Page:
When transporting meat, you should leave it in its whole form. This will help retain freshness and moisture and ensure you are serving the freshest meat possible. It is always best to slice and serve at your destination when possible.

Smoking Meat The Day Before

Smoking meat is a long process and for a lot of people, they don’t have time to smoke meat the day of their event. In this case most people opt to smoke meat the day before and store it for transportation the next day.

If this sounds like you, following these steps can help you preserve the freshness of your meat.

pork butt bark

Let The Meat Cool

When smoking meat the day before, you are going to have to refrigerate the meat. Let you’re your meat cool before refrigeration.

Wrap In Aluminum Foil

You will want to leave the meat in whole form again and wrap tightly in aluminum foil. This helps preserve the overall freshness of your smoked meat. With your meat wrapped, you can place it in the fridge.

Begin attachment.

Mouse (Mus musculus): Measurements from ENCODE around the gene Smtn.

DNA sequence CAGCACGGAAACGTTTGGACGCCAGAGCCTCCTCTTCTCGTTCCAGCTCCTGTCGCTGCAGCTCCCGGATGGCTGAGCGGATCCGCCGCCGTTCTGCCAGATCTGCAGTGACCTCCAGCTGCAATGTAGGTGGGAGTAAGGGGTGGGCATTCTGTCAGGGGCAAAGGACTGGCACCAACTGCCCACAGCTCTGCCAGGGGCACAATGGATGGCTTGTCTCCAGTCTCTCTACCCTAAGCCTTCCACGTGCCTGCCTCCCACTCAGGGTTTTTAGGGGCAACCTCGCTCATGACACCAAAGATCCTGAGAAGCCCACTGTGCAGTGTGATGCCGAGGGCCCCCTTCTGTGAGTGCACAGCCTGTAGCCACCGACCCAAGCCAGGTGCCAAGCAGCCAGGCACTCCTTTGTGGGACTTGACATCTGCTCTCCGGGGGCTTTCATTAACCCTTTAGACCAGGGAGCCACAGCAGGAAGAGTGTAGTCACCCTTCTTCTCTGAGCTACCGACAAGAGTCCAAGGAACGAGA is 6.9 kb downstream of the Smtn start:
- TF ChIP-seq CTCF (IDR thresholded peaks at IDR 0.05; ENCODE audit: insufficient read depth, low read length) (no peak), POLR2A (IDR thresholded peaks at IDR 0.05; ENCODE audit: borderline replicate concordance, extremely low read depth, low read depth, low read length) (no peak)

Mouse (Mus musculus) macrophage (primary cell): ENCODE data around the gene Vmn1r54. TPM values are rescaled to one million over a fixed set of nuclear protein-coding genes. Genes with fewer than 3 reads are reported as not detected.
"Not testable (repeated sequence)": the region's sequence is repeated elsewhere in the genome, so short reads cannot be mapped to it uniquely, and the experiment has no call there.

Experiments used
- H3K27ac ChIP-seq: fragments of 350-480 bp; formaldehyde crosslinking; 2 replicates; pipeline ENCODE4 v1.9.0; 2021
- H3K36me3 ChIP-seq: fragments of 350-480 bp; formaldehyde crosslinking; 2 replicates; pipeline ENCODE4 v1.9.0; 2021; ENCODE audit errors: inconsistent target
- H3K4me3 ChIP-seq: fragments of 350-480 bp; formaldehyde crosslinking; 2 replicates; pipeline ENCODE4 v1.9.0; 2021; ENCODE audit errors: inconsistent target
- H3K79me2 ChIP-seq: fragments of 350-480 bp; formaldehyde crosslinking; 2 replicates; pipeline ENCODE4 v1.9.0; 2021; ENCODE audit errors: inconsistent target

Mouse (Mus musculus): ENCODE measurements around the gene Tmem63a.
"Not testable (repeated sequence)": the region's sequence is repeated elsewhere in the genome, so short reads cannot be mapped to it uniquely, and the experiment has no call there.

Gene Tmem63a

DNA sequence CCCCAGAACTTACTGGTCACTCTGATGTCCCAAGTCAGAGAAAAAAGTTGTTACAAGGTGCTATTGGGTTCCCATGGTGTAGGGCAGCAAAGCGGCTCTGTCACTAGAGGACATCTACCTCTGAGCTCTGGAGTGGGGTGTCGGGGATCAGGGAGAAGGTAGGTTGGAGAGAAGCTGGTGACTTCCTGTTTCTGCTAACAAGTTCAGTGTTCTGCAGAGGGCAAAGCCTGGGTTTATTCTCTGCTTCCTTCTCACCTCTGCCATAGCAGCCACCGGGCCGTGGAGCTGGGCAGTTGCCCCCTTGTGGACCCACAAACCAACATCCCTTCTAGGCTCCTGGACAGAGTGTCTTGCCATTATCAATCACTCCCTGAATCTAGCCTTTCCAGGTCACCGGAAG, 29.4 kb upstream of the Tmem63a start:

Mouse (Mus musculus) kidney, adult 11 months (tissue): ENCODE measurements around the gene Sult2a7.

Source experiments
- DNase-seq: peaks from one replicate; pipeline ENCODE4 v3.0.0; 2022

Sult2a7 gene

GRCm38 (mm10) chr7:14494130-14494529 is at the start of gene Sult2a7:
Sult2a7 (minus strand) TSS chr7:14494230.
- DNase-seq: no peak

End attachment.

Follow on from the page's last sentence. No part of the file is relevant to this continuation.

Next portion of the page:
Reheat The Day Of

If you have a means to reheat at your event, then you can transport the meat cold, otherwise you will want to reheat before leaving and place it in the cooler as we did above.

Ribs meat down in foil

Reheating Without Drying Out

When it comes to reheating, the best way to reheat your meat is to place it in the oven at 250° F until it reaches an internal temperature of 140° F. It is also beneficial to add some liquid to the aluminum foil when reheating to help add some additional moisture. You can use a splash of water, orange juice, apple juice or even apple cider vinegar.

Michael W.

Half of my family lives in Texas and we would visit them often. As a food lover, naturally I fell in love with smoked meat. Smoked brisket and peach cobbler is a staple around where my family grew up and quickly became a favorite of mine. Unfortunately we didn't have good BBQ where I grew up. After enough years, I finally decided to get a smoker so I didn't have to wait for good BBQ until I went to Texas. Getting into a new hobby can be overwhelming. When I first started smoking meat, there was so much conflicting information and so many different styles and techniques that I didn't know where to start. I started this website to help people BBQ better and learn the ropes by sharing my knowledge and experiences.